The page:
Everything has a past. Even the most famous places in the world didn’t just appear fully formed out of the void. For instance, Longacre Theatre’s name is a reminder of how Times Square was once called Longacre Theatre. The area didn’t get its current name until the construction of what is now called One Times Square in 1903 and 1904. Before that, it was called Longacre Theatre because it was the center of New York City’s horse carriage industry in much the same way that an area of the same name served the same purpose in London. The times have changed. However, the Longacre Theatre continues to serve as a Broadway Theater at 220 West 48th Street.
Designed By Henry Beaumont Herts
The Longacre Theatre was designed by Henry Beaumont Herts. Said individual went to Columbia University but never graduated. Still, it seems safe to say that he received an excellent education in architecture anyway, seeing as how he apprenticed under an architect before going on to study at the Beaux-Arts de Paris. There, he met his fellow American Hugh Tallant, thus resulting in a very successful partnership that started in 1987 and continued until 1911. On the whole, Herts had a huge impact on American theaters of the early 20th century. Unsurprisingly, much of that was because of his theater designs. Besides that, Herts also influenced his chosen field in more unexpected ways. For example, his firm employed Herbert Krapp before the latter embarked on an independent career. Likewise, he was an expert in fireproofing, a critical concern then and a critical concern now for theater builders because of how disastrous theater fires can be.
Regardless, the Longacre Theatre is classical-inspired but no mere imitation of bygone predecessors. For proof, consider the pilasters that separate the venue’s upper stories into five symmetrical spaces. Such things existed in ancient Roman architecture. Moreover, these pilasters imitate the look of classical columns, complete with Corinthian capitals on top. A closer look reveals elements that are very much not classical. One example would be the fountains that sprout from the bases of the pilasters. Another example would be the winged genii that occupy the centers of the capitals. Each figure bears a multi-layered beard, which is an unmistakable sign of their Assyrian influence. In this manner, Herts designed a venue that continues to stand out well.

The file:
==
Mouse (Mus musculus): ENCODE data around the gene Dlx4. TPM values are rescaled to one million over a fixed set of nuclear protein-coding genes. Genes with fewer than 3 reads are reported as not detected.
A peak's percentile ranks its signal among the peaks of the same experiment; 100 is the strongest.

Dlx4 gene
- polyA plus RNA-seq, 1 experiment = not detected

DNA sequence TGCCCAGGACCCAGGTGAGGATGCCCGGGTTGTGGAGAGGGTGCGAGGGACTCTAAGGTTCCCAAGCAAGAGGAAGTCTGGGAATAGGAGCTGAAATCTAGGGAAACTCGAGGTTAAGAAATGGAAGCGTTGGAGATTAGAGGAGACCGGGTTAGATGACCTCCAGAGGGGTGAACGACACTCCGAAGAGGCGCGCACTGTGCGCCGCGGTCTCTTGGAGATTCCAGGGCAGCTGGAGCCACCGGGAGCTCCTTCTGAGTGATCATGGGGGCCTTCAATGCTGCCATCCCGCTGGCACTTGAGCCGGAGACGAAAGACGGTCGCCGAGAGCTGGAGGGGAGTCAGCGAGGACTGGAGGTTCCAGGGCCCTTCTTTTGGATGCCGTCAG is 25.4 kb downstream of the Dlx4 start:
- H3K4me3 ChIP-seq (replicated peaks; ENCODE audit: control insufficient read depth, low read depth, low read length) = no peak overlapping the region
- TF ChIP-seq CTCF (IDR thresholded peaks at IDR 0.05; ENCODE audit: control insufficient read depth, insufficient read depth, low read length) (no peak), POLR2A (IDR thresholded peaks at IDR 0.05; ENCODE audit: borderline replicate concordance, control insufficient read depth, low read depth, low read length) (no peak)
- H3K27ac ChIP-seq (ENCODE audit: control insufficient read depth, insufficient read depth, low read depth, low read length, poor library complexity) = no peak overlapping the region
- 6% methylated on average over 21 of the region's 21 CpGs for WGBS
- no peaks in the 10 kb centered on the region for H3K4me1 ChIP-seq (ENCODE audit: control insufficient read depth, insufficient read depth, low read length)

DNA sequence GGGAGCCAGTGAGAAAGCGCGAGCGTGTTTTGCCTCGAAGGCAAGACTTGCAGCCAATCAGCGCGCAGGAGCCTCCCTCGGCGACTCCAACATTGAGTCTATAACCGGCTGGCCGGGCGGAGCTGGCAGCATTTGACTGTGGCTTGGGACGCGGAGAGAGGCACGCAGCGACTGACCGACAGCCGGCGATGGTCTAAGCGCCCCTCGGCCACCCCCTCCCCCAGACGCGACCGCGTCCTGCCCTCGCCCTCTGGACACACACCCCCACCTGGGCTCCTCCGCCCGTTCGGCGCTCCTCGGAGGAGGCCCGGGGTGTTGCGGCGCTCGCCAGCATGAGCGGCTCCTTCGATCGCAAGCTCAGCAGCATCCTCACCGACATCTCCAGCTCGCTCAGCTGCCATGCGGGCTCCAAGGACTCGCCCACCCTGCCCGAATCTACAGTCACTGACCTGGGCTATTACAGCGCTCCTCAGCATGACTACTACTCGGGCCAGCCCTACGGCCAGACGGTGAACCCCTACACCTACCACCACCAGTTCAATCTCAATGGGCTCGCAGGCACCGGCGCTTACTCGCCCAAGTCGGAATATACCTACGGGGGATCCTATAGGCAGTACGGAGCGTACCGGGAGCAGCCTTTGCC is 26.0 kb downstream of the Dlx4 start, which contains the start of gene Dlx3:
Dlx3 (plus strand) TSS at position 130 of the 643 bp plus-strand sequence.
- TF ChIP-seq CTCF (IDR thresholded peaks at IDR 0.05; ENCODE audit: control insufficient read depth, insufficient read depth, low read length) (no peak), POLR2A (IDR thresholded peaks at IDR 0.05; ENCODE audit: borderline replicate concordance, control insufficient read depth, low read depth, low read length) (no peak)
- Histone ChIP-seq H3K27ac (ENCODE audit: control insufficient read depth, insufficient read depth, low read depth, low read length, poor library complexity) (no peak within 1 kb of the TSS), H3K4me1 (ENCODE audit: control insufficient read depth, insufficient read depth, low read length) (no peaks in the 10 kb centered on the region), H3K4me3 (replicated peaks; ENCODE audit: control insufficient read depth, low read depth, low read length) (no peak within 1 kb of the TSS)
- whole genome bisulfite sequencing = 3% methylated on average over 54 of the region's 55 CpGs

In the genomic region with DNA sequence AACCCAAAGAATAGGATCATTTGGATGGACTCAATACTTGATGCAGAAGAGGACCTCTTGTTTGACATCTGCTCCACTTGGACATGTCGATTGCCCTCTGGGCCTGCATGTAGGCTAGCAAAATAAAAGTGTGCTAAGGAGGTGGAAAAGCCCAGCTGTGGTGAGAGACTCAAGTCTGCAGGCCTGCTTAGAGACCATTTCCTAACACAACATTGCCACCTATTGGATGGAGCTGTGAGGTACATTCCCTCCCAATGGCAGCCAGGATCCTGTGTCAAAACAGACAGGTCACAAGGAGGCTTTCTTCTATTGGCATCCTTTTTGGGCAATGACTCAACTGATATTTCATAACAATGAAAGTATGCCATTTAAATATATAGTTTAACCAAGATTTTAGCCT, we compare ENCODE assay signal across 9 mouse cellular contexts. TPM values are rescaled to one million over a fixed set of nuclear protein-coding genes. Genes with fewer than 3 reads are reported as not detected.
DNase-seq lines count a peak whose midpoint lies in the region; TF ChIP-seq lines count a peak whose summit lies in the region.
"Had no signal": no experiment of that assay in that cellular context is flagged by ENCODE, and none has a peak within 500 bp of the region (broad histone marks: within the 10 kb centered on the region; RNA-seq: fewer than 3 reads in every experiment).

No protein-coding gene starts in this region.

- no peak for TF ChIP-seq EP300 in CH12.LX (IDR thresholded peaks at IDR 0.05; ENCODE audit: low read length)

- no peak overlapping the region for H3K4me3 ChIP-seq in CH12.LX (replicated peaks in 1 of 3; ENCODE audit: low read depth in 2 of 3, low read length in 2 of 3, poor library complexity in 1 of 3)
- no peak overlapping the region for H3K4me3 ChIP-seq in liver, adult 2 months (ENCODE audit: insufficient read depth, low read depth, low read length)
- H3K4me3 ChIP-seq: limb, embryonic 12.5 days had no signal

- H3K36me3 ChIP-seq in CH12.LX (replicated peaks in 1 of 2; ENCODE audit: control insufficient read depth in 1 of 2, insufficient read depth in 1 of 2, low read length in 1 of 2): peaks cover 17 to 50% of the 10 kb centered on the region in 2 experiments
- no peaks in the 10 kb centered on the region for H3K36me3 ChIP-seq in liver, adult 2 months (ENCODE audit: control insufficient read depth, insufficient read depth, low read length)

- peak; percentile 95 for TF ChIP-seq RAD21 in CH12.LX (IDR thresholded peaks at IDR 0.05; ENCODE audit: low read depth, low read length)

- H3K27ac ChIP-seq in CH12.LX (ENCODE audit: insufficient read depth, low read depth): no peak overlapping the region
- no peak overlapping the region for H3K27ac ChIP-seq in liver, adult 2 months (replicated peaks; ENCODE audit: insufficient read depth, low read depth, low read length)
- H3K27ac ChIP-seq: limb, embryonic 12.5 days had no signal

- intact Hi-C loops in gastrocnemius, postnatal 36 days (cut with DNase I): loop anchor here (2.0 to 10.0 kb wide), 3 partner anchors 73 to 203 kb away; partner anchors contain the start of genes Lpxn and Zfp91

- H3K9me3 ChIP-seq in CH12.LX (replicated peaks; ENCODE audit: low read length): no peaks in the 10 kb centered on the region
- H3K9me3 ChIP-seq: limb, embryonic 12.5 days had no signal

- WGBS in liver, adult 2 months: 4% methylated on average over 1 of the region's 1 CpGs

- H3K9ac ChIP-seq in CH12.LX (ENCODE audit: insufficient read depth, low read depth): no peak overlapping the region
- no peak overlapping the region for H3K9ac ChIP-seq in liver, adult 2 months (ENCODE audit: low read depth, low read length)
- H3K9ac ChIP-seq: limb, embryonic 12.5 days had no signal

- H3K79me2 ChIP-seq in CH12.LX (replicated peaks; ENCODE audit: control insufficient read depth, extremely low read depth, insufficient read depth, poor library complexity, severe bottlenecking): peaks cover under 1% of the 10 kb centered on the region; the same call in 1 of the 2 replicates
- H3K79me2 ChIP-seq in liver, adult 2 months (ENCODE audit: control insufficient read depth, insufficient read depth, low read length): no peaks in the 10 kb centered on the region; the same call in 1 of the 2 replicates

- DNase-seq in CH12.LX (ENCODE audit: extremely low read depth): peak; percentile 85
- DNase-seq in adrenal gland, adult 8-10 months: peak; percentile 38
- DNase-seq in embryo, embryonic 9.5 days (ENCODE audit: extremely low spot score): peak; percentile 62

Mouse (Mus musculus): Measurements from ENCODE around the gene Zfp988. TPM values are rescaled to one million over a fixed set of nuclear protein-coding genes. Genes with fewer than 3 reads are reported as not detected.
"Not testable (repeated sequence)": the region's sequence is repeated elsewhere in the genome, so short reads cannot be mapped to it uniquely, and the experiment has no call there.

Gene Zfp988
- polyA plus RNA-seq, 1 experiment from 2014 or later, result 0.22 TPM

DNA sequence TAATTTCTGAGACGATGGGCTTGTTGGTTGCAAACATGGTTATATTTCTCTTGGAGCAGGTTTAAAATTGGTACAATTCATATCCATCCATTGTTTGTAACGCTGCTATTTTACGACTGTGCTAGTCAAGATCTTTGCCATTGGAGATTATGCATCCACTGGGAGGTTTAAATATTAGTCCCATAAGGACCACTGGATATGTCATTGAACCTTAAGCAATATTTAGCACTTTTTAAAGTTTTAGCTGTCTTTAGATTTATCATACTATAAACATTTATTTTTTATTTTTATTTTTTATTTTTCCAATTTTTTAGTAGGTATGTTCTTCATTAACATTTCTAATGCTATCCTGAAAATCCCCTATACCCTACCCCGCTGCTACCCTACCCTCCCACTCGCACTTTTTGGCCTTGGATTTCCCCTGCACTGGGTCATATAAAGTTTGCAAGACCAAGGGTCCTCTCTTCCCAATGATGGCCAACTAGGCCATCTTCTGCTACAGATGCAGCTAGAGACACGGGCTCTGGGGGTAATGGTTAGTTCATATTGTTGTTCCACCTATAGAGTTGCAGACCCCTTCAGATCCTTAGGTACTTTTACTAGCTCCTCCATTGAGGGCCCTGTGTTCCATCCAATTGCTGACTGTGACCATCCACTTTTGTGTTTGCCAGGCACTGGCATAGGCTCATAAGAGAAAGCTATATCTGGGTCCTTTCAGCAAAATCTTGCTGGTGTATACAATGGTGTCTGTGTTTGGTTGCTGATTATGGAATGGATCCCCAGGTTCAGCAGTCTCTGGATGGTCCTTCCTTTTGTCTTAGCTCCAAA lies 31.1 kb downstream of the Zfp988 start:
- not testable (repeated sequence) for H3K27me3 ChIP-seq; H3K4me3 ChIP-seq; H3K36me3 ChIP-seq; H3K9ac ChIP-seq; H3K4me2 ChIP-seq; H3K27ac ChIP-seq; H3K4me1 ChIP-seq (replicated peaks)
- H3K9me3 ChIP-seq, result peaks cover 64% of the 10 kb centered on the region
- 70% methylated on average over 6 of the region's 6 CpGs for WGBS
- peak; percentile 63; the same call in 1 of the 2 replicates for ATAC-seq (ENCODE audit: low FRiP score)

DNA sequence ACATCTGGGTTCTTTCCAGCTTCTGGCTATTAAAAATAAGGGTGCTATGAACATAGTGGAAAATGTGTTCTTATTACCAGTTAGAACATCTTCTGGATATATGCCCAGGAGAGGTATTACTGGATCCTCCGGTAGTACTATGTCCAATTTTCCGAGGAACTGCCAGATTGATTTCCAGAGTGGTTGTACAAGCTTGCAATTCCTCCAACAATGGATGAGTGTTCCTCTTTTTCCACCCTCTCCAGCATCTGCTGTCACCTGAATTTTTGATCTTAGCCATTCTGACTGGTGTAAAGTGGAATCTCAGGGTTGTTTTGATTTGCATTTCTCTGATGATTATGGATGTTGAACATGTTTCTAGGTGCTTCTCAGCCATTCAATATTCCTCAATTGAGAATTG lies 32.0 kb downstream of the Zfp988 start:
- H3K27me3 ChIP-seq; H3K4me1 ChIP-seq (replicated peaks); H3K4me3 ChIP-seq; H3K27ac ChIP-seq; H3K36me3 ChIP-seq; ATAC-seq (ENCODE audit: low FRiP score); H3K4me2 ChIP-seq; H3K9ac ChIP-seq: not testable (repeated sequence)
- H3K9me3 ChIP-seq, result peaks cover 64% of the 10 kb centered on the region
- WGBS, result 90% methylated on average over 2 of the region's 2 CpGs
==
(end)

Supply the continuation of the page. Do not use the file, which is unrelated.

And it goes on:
Built For Harry Frazee
Moving on, the Longacre Theatre was designed for Harry Frazee. Generally speaking, he is remembered for being the man who sold Babe Ruth from the Boston Red Sox to the New York Yankees in 1920, which earned him a not-so-positive place in baseball legend. However, it should be mentioned that Frazee was as interested in theater as he was in baseball. After all, he had started as an usher back when he was a teenager before working his way up to become a theater owner and producer. His successes enabled him to build the Longacre Theatre in 1912 and 1913. Unfortunately, his experience with the venue doesn’t seem to have been very positive, which presumably contributed to his decision to sell it so that he could focus on baseball in 1917. Even now, there are still people who would be happier if he had chosen to focus on theater instead.